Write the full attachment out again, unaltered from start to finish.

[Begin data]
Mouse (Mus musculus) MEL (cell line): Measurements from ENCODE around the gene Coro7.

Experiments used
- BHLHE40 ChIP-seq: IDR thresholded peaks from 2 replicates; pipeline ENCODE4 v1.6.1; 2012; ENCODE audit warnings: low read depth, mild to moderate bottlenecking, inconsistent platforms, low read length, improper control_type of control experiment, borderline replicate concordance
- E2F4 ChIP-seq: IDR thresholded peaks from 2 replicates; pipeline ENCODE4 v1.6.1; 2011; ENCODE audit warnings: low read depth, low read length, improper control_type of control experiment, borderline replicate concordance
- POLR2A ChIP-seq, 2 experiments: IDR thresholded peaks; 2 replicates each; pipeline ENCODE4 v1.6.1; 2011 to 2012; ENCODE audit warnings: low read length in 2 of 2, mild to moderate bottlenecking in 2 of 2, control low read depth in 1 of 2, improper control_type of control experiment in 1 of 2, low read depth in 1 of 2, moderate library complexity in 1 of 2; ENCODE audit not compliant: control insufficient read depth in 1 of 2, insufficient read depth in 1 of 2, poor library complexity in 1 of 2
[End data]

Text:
Mouse (Mus musculus) MEL (cell line): Measurements from ENCODE around the gene Coro7.

Experiments used
- BHLHE40 ChIP-seq: IDR thresholded peaks from 2 replicates; pipeline ENCODE4 v1.6.1; 2012; ENCODE audit warnings: low read depth, mild to moderate bottlenecking, inconsistent platforms, low read length, improper control_type of control experiment, borderline replicate concordance
- E2F4 ChIP-seq: IDR thresholded peaks from 2 replicates; pipeline ENCODE4 v1.6.1; 2011; ENCODE audit warnings: low read depth, low read length, improper control_type of control experiment, borderline replicate concordance
- POLR2A ChIP-seq, 2 experiments: IDR thresholded peaks; 2 replicates each; pipeline ENCODE4 v1.6.1; 2011 to 2012; ENCODE audit warnings: low read length in 2 of 2, mild to moderate bottlenecking in 2 of 2, control low read depth in 1 of 2, improper control_type of control experiment in 1 of 2, low read depth in 1 of 2, moderate library complexity in 1 of 2; ENCODE audit not compliant: control insufficient read depth in 1 of 2, insufficient read depth in 1 of 2, poor library complexity in 1 of 2